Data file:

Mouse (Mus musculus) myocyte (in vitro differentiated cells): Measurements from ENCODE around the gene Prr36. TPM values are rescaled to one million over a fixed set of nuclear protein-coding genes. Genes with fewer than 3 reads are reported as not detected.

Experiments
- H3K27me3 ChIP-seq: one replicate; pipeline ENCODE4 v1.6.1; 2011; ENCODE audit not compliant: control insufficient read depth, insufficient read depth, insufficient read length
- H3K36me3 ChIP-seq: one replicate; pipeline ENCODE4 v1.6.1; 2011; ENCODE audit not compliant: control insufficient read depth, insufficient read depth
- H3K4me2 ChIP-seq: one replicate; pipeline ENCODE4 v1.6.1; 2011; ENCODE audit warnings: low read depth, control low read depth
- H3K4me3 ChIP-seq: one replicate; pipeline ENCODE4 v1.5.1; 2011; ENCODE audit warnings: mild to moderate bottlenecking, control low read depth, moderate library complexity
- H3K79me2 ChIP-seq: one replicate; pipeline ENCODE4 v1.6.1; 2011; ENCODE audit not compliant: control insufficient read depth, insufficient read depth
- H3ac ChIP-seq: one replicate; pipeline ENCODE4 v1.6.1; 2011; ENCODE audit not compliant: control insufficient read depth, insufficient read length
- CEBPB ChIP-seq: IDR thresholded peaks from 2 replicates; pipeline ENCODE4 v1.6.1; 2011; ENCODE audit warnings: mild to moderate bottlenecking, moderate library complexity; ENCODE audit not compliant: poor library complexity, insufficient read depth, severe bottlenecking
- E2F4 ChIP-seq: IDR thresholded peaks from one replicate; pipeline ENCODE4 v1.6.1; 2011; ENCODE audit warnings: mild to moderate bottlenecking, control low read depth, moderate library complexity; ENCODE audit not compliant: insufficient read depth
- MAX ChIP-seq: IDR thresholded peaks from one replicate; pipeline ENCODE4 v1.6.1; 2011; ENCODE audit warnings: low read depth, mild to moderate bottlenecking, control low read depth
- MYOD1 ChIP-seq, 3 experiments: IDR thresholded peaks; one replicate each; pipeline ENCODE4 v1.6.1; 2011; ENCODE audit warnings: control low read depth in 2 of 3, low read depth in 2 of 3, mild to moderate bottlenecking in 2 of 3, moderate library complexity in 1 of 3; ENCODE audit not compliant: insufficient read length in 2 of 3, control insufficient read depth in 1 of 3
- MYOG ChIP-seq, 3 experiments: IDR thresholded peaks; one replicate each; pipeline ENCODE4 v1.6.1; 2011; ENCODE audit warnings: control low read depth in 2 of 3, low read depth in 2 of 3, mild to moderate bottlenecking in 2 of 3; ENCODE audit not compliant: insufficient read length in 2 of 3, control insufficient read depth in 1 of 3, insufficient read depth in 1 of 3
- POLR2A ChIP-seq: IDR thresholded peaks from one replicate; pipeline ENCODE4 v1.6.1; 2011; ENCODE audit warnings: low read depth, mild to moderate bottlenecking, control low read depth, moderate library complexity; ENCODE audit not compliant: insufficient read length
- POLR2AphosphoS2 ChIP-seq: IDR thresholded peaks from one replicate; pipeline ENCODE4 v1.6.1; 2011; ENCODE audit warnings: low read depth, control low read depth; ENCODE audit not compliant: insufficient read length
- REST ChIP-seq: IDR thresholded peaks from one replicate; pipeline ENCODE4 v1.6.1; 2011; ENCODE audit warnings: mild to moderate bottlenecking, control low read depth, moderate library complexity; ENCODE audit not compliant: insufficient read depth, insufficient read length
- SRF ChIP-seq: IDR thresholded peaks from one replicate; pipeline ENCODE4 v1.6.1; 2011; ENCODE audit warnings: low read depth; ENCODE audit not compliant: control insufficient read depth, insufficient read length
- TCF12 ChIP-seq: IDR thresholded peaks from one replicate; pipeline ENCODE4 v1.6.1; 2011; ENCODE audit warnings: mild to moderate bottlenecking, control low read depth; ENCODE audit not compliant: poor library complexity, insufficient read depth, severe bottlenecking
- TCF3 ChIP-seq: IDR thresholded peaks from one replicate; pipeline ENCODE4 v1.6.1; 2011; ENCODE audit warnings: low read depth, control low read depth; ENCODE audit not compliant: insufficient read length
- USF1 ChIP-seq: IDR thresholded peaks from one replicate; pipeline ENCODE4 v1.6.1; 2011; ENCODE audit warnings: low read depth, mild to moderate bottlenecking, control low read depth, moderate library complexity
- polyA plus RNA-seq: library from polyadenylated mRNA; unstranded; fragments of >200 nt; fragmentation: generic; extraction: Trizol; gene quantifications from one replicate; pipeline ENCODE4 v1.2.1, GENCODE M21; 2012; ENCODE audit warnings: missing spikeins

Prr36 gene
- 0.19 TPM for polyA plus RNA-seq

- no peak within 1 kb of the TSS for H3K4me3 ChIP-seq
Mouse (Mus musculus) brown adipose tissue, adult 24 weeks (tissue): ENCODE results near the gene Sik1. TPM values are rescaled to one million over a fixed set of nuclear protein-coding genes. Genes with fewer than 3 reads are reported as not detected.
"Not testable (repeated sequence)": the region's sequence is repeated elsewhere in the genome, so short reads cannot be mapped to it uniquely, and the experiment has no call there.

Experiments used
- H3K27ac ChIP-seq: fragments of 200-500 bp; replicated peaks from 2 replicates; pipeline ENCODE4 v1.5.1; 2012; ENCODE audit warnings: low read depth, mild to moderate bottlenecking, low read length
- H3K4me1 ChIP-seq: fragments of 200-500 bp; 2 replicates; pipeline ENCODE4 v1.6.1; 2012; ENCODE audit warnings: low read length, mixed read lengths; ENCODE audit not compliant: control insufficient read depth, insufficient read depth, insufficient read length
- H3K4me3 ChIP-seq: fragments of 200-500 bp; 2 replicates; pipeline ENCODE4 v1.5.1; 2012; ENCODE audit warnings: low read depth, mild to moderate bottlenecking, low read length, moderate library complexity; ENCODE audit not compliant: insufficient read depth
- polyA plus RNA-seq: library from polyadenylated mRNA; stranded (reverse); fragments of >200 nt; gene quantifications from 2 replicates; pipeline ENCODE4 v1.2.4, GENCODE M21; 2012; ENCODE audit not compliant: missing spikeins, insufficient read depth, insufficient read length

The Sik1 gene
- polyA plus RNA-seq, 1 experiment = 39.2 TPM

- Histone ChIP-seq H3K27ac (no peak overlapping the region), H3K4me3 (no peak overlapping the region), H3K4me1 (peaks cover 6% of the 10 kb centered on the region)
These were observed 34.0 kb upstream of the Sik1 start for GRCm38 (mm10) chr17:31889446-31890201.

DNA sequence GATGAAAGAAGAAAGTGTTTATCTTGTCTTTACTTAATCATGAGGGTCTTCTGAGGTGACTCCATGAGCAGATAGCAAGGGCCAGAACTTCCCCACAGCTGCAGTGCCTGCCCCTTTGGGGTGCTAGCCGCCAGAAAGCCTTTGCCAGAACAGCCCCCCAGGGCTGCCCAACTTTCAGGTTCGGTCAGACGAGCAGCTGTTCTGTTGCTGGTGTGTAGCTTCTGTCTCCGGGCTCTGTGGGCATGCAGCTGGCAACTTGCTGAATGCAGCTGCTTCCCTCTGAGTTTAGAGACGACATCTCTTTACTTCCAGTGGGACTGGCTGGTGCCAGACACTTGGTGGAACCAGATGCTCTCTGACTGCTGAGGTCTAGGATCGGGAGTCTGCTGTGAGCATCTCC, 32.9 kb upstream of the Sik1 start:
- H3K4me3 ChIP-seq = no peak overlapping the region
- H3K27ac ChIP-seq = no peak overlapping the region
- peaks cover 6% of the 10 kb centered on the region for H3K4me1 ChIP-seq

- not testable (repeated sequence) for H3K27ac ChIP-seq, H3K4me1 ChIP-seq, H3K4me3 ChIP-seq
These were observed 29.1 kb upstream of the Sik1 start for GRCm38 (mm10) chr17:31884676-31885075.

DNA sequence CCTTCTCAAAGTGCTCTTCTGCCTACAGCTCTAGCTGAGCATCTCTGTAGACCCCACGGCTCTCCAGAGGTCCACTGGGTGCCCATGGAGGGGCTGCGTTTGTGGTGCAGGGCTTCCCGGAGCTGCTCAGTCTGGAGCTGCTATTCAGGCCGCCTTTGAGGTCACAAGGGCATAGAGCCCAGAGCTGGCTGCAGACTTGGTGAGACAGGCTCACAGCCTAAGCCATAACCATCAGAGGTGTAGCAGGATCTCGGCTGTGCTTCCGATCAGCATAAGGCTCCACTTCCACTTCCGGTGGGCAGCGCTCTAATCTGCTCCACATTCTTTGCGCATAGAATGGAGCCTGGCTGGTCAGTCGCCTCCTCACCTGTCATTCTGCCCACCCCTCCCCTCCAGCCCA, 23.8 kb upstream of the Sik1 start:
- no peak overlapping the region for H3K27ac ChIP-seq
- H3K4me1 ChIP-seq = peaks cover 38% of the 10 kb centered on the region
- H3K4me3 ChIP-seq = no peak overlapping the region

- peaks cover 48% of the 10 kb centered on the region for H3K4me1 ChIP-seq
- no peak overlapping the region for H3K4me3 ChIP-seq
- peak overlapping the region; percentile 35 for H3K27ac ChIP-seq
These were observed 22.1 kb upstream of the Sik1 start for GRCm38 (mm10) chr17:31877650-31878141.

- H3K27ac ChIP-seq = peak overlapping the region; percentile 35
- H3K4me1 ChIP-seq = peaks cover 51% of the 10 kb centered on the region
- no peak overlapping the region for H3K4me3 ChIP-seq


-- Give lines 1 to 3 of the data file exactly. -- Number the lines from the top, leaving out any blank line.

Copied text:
Mouse (Mus musculus) myocyte (in vitro differentiated cells): Measurements from ENCODE around the gene Prr36. TPM values are rescaled to one million over a fixed set of nuclear protein-coding genes. Genes with fewer than 3 reads are reported as not detected.

Experiments
- H3K27me3 ChIP-seq: one replicate; pipeline ENCODE4 v1.6.1; 2011; ENCODE audit not compliant: control insufficient read depth, insufficient read depth, insufficient read length